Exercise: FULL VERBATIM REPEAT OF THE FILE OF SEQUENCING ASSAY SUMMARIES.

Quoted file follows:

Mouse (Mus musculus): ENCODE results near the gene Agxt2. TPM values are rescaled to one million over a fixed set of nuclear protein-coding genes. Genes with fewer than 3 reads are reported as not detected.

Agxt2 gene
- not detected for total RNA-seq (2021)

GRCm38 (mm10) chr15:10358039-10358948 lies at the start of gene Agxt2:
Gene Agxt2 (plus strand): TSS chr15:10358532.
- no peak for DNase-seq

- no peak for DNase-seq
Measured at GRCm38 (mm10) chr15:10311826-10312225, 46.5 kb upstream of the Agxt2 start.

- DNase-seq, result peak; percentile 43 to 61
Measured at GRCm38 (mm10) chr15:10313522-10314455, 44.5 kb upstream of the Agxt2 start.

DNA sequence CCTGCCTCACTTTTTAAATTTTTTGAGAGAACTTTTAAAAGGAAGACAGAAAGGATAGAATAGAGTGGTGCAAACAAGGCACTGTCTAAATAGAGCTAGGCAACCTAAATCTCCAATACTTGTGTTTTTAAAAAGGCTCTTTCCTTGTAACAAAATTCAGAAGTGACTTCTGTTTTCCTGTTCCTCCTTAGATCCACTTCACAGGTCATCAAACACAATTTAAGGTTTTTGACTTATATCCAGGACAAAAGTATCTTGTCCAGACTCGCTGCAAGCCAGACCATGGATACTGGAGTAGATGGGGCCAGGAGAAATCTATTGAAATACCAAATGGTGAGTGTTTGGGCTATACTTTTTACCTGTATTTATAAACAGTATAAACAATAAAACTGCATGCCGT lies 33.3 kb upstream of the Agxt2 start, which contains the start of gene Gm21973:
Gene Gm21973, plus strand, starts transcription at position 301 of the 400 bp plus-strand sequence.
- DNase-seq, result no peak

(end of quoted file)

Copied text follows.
Mouse (Mus musculus): ENCODE results near the gene Agxt2. TPM values are rescaled to one million over a fixed set of nuclear protein-coding genes. Genes with fewer than 3 reads are reported as not detected.

Agxt2 gene
- not detected for total RNA-seq (2021)

GRCm38 (mm10) chr15:10358039-10358948 lies at the start of gene Agxt2:
Gene Agxt2 (plus strand): TSS chr15:10358532.
- no peak for DNase-seq

- no peak for DNase-seq
Measured at GRCm38 (mm10) chr15:10311826-10312225, 46.5 kb upstream of the Agxt2 start.

- DNase-seq, result peak; percentile 43 to 61
Measured at GRCm38 (mm10) chr15:10313522-10314455, 44.5 kb upstream of the Agxt2 start.

DNA sequence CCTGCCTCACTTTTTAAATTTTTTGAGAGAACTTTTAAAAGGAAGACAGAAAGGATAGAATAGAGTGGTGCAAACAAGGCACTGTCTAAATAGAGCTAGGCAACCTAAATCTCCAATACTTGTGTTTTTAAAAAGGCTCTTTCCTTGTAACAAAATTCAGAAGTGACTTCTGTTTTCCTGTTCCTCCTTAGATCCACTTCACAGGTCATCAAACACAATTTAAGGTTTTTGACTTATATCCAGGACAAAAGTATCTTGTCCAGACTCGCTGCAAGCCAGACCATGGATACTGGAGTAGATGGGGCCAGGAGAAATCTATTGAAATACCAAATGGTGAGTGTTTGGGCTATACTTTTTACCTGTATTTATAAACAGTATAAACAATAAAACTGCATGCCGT lies 33.3 kb upstream of the Agxt2 start, which contains the start of gene Gm21973:
Gene Gm21973, plus strand, starts transcription at position 301 of the 400 bp plus-strand sequence.
- DNase-seq, result no peak